This is my first competition, although I have thought about participating since a while. Now the theme is close to me, I like this technique, and I also like all the swirls in soaps. So I entered the contest.
First I wanted some colorful Turkish folk pattern, but than I had an other idea: why not make a very Hungarian soap using the ebru painting technique.
Our folk art is so rich and colorful it was hard to find just one picture for my inspiration. Finally I selected this beautiful Hungarian "Matyó" folk embroidery:
I made a plan but I also improvised a bit during my work:
One of my favorite soaps is the pure olive oil soap. I have sensitive skin and they are the best for me. On the other hand the soap mass traces so slow I have enough time to make my swirls. To make it more Hungarian, I added some Queen of Hungary Water, which is the first alcohol based pefume made in Europe, for a certain Hungarian queen. I red about its history and saw many recipes, but finally I made my own (since nobody knows witch was the original), using a large variety of herbs and apple vinegar:
Here are some rose petals, lots of rosemary, mint, lemon balm, lemon peel, sage, lavender, walnut leaf, chamomile, marigold, all in apple vinegar. To not having problem with the lye I neutralized it before use with baking soda.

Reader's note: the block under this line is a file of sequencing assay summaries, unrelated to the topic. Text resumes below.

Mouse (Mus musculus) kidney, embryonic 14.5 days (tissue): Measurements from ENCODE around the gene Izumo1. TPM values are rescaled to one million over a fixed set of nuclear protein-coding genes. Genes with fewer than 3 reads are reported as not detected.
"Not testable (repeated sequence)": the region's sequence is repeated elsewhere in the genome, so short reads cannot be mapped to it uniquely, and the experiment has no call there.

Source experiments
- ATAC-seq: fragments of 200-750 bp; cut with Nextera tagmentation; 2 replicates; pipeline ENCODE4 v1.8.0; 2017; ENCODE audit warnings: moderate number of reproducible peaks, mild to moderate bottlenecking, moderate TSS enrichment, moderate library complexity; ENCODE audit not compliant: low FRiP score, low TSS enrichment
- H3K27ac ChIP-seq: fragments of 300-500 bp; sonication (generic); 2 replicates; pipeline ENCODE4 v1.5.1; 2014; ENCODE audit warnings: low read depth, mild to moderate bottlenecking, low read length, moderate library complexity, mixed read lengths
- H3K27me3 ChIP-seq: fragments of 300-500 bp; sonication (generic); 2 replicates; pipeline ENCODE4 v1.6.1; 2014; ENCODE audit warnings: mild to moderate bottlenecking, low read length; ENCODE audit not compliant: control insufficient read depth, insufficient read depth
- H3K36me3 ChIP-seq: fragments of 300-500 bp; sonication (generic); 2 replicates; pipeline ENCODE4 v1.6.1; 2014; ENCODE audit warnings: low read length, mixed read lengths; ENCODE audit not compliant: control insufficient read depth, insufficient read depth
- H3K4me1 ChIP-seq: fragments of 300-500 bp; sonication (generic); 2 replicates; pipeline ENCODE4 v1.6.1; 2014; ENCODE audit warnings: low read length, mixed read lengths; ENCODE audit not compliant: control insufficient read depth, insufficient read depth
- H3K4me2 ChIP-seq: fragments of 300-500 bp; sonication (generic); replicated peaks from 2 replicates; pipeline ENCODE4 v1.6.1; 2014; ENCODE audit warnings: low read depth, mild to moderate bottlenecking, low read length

Because I wanted an all natural soap I used just natural colorants, like annatto, madder root, alkanet, red, pink, green, white and yellow clay, chlorophyll, spirulina, charcoal, red pepper, turmeric and carotene:
Instead of water I used goat milk and marigold tea and for better quality some additives, like unrefined brown sugar, Himalayan pink salt, sodium lactate and citrate, all dissolved in the neutralized vinegar infusion.
I had the base white, but I put all my essential oils in that base (rosemary, mint, lemon grass, sage and geranium), hoping a light trace for my top. Unfortunately it was a bit harder than it was supposed to be (probably because the sodium acetate), but the result is quite good. Thanks to its structure it really looks like those beautiful embroideries. Here is the freshly made soap in the mold:
And the next day, after gelled in the oven:
The colors whitened a bit, which happens all the time when I use other sodium salts in my soaps, nevertheless they look great. Here are some pictures after cleaning them a bit:
The beautiful waistcoat under my soaps was made by my mother long time ago. I keep it in memories of her.
As usual, the photographer was my husband, Tamas Gaidosch. Here are his great photos (one of his galleries is dedicated to my soaps):
Just as the pure olive soaps in general, this soap will show its best after a half year of curing.